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FDA Recognizes Standards for Medical Device Interoperability, Safety Assurance Cases

Posted 23 July 2019 | By Ana Mulero 

FDA Recognizes Standards for Medical Device Interoperability, Safety Assurance Cases

The latest batch of US Food and Drug Administration-(FDA) recognized consensus standards marked several firsts for the agency, including for interoperability and safety assurance cases.
 
FDA’s Center for Devices and Radiological Health (CDRH) updated its database of recognized consensus standards earlier this month with 90 new standards, bringing the total up to 1,385 from the last update in January. The database’s new batch includes the first standard for medical device interoperability and the first standard on medical device safety assurance cases.
 
The Association for the Advancement of Medical Instrumentation (AAMI) developed the standard on safety assurance cases as a technical information report (TIR), whereas the standard on safety for medical device interoperability was developed by AAMI in collaboration with the American National Standards Institute (ANSI) and Underwriters Laboratories, Inc. (UL). 
 
ANSI/AAMI/ UL 2800-1: 2019—Standard for Safety for Medical Device Interoperability received FDA recognition last Monday as a “baseline set of requirements for assuring safe and secure interoperability for interoperable medical systems.” The standard is intended to support FDA’s 2017 final guidance on recommendations for premarket submissions of interoperable devices.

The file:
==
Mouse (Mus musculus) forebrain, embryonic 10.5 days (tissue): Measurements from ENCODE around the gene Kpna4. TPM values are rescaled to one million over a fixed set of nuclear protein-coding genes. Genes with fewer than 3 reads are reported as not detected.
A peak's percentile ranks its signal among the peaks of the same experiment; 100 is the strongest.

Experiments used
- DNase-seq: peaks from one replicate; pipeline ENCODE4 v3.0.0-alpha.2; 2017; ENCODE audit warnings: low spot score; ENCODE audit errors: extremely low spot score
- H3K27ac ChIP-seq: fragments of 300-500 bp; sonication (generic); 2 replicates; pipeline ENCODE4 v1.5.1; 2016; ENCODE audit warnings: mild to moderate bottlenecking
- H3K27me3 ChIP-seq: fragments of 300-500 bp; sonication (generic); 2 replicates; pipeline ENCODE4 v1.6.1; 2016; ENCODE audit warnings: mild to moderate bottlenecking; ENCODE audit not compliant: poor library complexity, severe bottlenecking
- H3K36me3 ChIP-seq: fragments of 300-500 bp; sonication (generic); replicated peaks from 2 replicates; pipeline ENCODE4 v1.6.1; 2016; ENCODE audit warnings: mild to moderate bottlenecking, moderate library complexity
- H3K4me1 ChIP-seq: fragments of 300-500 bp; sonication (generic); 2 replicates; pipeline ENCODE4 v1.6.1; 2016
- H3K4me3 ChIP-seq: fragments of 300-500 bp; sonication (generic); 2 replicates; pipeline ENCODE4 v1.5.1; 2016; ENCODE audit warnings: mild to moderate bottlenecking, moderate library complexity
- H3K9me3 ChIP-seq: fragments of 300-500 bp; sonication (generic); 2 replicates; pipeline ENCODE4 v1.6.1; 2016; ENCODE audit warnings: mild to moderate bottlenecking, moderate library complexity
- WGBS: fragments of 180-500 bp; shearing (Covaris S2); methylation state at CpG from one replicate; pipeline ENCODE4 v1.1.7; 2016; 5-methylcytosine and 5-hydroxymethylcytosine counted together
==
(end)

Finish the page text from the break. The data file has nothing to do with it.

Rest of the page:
Similar consensus standards that recently received FDA recognition include a UL standard series that provided a two-pronged approach to the cybersecurity of connected medical devices.
 
AAMI said on Monday that the new safety standard on interoperability “is part of a joint effort with UL to address the ‘stubborn challenge’ that interoperability poses for manufacturers.” The joint effort speaks to an emerging trend among regulators to reinforce security requirements as part of premarket submissions, with new work to harmonize cybersecurity principles underway.
 
Other newly recognized standards in the area of software and informatics include an ANSI/AAMI standard on applying quality management system concepts to medical device data systems and an Institute of Electrical and Electronics Engineers standard on point-of-care communication.
 
AAMI’s TIR38 serves as a reference to guide the development of assurance cases, which aid in assuring and documenting the safety of medical device designs. The new document provides a high-level framework for creating safety assurance cases based on the experience and insights that were put into the designs of a medical device, including drug delivery combination products.
 
Reviewers are “often faced with thousands of pages of design documentation, with no overall summary as to why the designers believe the product is safe,” AAMI says. A safety case can help by telling the story behind the information generated in risk management processes. The examples are based on the premarket requirements that FDA set on infusion pumps in 2014.

With the agency’s recognition, both the standard on interoperability and the TIR on safety assurance cases can be used by industry to demonstrate conformity with FDA regulations and requirements. Most of the newly added standards fall under the medical device materials area.

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